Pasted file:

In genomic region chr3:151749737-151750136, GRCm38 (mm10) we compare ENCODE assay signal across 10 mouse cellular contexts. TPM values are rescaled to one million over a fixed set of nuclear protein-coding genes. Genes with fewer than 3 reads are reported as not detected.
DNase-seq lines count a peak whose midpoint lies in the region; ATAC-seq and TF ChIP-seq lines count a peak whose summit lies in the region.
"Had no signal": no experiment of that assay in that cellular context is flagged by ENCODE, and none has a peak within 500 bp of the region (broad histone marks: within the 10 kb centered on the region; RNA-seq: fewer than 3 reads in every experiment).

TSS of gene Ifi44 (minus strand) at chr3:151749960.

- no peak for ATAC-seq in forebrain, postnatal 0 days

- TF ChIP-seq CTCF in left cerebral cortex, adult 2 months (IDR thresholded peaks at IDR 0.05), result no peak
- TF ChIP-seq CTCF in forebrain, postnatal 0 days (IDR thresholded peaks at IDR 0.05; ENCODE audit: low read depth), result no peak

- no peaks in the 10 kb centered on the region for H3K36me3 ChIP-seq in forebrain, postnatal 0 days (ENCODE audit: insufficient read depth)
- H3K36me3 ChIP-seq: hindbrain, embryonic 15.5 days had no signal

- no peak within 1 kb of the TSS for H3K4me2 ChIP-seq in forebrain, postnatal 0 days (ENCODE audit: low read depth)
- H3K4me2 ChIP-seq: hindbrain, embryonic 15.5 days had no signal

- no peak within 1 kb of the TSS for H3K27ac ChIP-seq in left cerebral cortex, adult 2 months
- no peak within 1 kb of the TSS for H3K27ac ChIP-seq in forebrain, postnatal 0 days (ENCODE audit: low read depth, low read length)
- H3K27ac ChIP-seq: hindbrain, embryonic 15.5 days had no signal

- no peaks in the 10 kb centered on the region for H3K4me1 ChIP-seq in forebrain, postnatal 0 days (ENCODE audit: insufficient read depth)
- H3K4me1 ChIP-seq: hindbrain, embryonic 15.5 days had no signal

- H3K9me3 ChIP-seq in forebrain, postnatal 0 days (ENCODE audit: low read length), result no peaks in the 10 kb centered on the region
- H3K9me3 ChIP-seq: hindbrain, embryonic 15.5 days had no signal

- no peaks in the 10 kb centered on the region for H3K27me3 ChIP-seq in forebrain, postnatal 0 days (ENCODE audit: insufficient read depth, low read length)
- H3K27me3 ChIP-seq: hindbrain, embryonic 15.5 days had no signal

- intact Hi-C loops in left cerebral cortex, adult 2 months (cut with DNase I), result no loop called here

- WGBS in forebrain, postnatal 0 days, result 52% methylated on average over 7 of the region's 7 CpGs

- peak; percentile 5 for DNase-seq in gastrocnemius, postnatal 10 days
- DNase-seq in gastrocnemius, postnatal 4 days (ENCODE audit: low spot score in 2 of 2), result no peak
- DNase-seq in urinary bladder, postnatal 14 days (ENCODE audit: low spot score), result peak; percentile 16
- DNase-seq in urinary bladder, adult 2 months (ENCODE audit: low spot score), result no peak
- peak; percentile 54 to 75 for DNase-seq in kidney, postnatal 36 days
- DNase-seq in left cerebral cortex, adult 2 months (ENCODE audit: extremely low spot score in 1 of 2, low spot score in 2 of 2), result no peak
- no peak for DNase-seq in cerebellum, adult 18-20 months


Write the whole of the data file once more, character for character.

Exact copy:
In genomic region chr3:151749737-151750136, GRCm38 (mm10) we compare ENCODE assay signal across 10 mouse cellular contexts. TPM values are rescaled to one million over a fixed set of nuclear protein-coding genes. Genes with fewer than 3 reads are reported as not detected.
DNase-seq lines count a peak whose midpoint lies in the region; ATAC-seq and TF ChIP-seq lines count a peak whose summit lies in the region.
"Had no signal": no experiment of that assay in that cellular context is flagged by ENCODE, and none has a peak within 500 bp of the region (broad histone marks: within the 10 kb centered on the region; RNA-seq: fewer than 3 reads in every experiment).

TSS of gene Ifi44 (minus strand) at chr3:151749960.

- no peak for ATAC-seq in forebrain, postnatal 0 days

- TF ChIP-seq CTCF in left cerebral cortex, adult 2 months (IDR thresholded peaks at IDR 0.05), result no peak
- TF ChIP-seq CTCF in forebrain, postnatal 0 days (IDR thresholded peaks at IDR 0.05; ENCODE audit: low read depth), result no peak

- no peaks in the 10 kb centered on the region for H3K36me3 ChIP-seq in forebrain, postnatal 0 days (ENCODE audit: insufficient read depth)
- H3K36me3 ChIP-seq: hindbrain, embryonic 15.5 days had no signal

- no peak within 1 kb of the TSS for H3K4me2 ChIP-seq in forebrain, postnatal 0 days (ENCODE audit: low read depth)
- H3K4me2 ChIP-seq: hindbrain, embryonic 15.5 days had no signal

- no peak within 1 kb of the TSS for H3K27ac ChIP-seq in left cerebral cortex, adult 2 months
- no peak within 1 kb of the TSS for H3K27ac ChIP-seq in forebrain, postnatal 0 days (ENCODE audit: low read depth, low read length)
- H3K27ac ChIP-seq: hindbrain, embryonic 15.5 days had no signal

- no peaks in the 10 kb centered on the region for H3K4me1 ChIP-seq in forebrain, postnatal 0 days (ENCODE audit: insufficient read depth)
- H3K4me1 ChIP-seq: hindbrain, embryonic 15.5 days had no signal

- H3K9me3 ChIP-seq in forebrain, postnatal 0 days (ENCODE audit: low read length), result no peaks in the 10 kb centered on the region
- H3K9me3 ChIP-seq: hindbrain, embryonic 15.5 days had no signal

- no peaks in the 10 kb centered on the region for H3K27me3 ChIP-seq in forebrain, postnatal 0 days (ENCODE audit: insufficient read depth, low read length)
- H3K27me3 ChIP-seq: hindbrain, embryonic 15.5 days had no signal

- intact Hi-C loops in left cerebral cortex, adult 2 months (cut with DNase I), result no loop called here

- WGBS in forebrain, postnatal 0 days, result 52% methylated on average over 7 of the region's 7 CpGs

- peak; percentile 5 for DNase-seq in gastrocnemius, postnatal 10 days
- DNase-seq in gastrocnemius, postnatal 4 days (ENCODE audit: low spot score in 2 of 2), result no peak
- DNase-seq in urinary bladder, postnatal 14 days (ENCODE audit: low spot score), result peak; percentile 16
- DNase-seq in urinary bladder, adult 2 months (ENCODE audit: low spot score), result no peak
- peak; percentile 54 to 75 for DNase-seq in kidney, postnatal 36 days
- DNase-seq in left cerebral cortex, adult 2 months (ENCODE audit: extremely low spot score in 1 of 2, low spot score in 2 of 2), result no peak
- no peak for DNase-seq in cerebellum, adult 18-20 months